Tag Archives: hand made

Bippity Boppity Bi Bim Bop

28 Aug

If you are gluten-free or have any common sense whatsoever, you know that quinoa is AWESOME (unless you can’t eat it in which case I’m sure you are still intelligent, just at a slight disadvantage in quinoa-eating competitions and similar matters). I squeem, you squeem, we all squeem for (s)quinoa. It’s a pure protein, it’s got a delicious flavor, it blends well but stays confident as a flour, it looks pretty…it’s an all-around winner. If Brandon and I are actually home for the week we probably eat it at least 2-3 times in the span of a few days. The good news is that I’m pretty sure it’s impossible to be addicted to quinoa. The bad news is that I’m addicted to quinoa. Anyways, it fits well with most anything it’s paired with, which in this case is my own version of bi bim bop. Bibimbap. B-bop. Betty boop…buhhh…whatever you want to call it. I feel slightly sacreligious calling this bi bim bop because it is not being delivered to me by my favorite Korean lady at Bell’s Diner in Ann Arbor and it’s not covered in “special Korean hot sauce” which looks exactly like ketchup but tastes like magic.

Anyways, I looked it up, and bibimbop basically suggests a dish mixed with rice. Now, if you experienced any part of my childhood, pretty much everything could hypothetically have been called bibimbop since it all got mixed together in the rice bowl. Reading that back, I feel like I am suggesting more Asian-ness than is really accurate. For goodness sake, my favorite preparation of rice included solely (lots of) butter and soy sauce. I still sometimes eat that when I need comfort food. My family called it “Katie rice” which actually is more like “it’s ok cause you’re only half Asian” rice. I infinitely digress! Bibimbop has been amazing everywhere I’ve eaten it and I have non-deliberately Americanized it for my own purposes (those purposes mostly being “I have these ingredients and I am going to mix them all together eventually but if I display them nicely and put a fried egg on top I can call them bibimbop”). Bibimbop seems like a pretty flexible concept to me. Some people put raw seafood on it, some prefer marinated beef; I like mine with a healthy dose of (Brinery) kimchi and a runny egg. Unfortunately on this day of bibimbop creation we were out of pickled foods (FOR SHAAAAME!) so while my stomach was greatly satisfied it still wept a little for its long lost best friend.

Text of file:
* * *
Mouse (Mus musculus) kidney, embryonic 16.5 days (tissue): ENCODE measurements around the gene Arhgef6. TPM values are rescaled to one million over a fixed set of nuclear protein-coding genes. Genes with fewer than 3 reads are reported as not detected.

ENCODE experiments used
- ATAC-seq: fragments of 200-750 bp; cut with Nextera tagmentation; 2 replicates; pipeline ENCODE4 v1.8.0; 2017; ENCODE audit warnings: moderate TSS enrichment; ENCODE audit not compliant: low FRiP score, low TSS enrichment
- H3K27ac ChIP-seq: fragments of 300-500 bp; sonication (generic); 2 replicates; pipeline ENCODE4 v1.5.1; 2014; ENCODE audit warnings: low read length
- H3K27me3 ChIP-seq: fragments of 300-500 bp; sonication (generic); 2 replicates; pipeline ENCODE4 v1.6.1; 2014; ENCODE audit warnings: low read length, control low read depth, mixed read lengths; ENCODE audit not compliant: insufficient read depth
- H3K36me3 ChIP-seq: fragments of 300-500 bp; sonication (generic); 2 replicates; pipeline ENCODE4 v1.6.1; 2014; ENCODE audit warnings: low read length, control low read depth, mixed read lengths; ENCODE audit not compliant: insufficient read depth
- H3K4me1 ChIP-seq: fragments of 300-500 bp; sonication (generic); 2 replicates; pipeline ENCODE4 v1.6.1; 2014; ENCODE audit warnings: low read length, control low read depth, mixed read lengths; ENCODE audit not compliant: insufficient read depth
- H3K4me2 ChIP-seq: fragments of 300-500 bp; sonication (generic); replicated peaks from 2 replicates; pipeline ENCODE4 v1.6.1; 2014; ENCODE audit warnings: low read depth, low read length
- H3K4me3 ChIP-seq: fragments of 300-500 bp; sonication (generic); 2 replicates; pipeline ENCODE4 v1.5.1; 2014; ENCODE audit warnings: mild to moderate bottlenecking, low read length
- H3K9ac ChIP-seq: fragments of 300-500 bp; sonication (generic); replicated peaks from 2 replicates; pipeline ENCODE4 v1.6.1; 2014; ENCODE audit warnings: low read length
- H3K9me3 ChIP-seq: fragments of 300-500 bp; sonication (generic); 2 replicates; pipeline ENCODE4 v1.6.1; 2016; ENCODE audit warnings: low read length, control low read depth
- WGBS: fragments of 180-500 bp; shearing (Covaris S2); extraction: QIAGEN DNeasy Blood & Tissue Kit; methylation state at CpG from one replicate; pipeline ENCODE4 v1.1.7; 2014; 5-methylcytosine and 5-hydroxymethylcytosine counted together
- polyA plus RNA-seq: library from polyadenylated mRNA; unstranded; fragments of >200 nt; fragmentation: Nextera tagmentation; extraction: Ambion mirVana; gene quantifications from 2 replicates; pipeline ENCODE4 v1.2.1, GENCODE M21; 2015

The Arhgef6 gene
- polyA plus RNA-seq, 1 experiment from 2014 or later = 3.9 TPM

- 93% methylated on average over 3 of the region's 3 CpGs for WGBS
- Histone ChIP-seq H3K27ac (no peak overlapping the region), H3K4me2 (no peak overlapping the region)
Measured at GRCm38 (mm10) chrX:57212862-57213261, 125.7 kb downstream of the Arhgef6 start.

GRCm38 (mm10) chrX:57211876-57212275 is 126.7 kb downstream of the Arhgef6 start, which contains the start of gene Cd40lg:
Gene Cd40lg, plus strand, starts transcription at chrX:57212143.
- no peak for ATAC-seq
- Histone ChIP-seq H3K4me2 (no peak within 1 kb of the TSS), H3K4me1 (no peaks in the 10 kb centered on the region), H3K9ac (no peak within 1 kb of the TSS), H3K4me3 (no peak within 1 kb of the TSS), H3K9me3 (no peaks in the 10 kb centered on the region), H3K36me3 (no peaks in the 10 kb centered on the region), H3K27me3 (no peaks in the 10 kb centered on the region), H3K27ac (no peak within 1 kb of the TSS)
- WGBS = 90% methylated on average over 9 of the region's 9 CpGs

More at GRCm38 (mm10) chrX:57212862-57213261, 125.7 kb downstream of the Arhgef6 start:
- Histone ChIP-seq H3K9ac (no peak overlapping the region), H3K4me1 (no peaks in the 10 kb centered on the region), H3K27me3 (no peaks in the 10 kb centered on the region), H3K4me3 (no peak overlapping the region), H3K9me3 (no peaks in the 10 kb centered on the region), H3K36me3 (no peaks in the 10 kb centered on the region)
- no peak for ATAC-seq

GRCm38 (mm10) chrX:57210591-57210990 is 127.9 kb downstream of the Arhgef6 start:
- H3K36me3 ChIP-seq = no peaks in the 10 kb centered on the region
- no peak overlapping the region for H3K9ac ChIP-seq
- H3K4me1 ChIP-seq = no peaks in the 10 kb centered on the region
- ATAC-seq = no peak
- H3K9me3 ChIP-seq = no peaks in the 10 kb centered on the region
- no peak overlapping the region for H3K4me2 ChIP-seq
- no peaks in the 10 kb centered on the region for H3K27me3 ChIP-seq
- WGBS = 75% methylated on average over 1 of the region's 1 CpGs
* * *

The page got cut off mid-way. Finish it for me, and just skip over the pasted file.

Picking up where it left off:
So here’s what I ended up with:

QUI-BIM-BOP (heh, sorry)

Serves 2

1 cup quinoa (in these photos, I was trying out a blend of grains including quinoas and wild rice)

2 large carrots, julienned and cooked to your preference (steamed or pan-fried…buttery carrots are always tasty)

1 cup cooked spinach (I steamed mine and then mixed it with Tamari)

2 small zucchini, cubed and cooked to your preference (pan-fried and seasoned with a little salt and pepper)

1/2 lb tempeh, cubed and cooked however you want (this would be a great use of maple/Tamari marinated tempeh–just cube some fresh tempeh and soak it in a 3:2ish mixture of Tamari to maple syrup with a clove or two of minced garlic for at least 30 min, then pan-fried)

1 cup sugar snap peas, steamed

2 large eggs, cooked to order

seasonings I would suggest you try out to taste, not necessarily all together: salt & pepper, olive oil, Tamari, Sriracha (or your favorite hot sauce), rice wine vinaigrette

As I mentioned, bibimbop is a mixed rice dish. So, simply split the cooked quinoa between two bowls and top with your ingredients. I assembled mine to look nice, then covered it all in Sriracha and made a delicious mess of it. This is a perfect dish to get creative with. Instead of marinated beef or seafood, Brandon and I (naturally) opted for tempeh (yet another thing I may be addicted to…it could be worse!). I had zucchini on hand, so they went in the bowl. Mung bean sprouts or julienned cucumber would be a super fresh, crunchy addition to this meal. Other things you can sub in might be short-grain brown rice for the quinoa or kale for the spinach. The opportunities are (gluten-free and) boundless.

Enjoy!

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Gluten-Free Lemon Curd-Filled Cupcakes, AKA Summer In Your Mouth

14 Jun

I’m going to stop beginning my posts by remarking how long it’s been since I posted. I think maybe I should cut myself a little slack…after all one can only be obsessed with so many things at once. I write to you now from the road, currently heading to Toronto with Orpheum Bell. We’re headed to play at a festival called North By North East (Think SXSW but with Canadian accents eh?). It’s my first show with them since my vocal cord surgery in March! That’s a whole story in itself. I could even tell you what I ate while all drugged up, totally silent, and nursing a very tender throat (non-dairy chocolate-spinach milkshakes and raw avocado/spinach/green everything soup while watching lots of movies…fun times for Brandon…). But that’s long past. What is important today is this: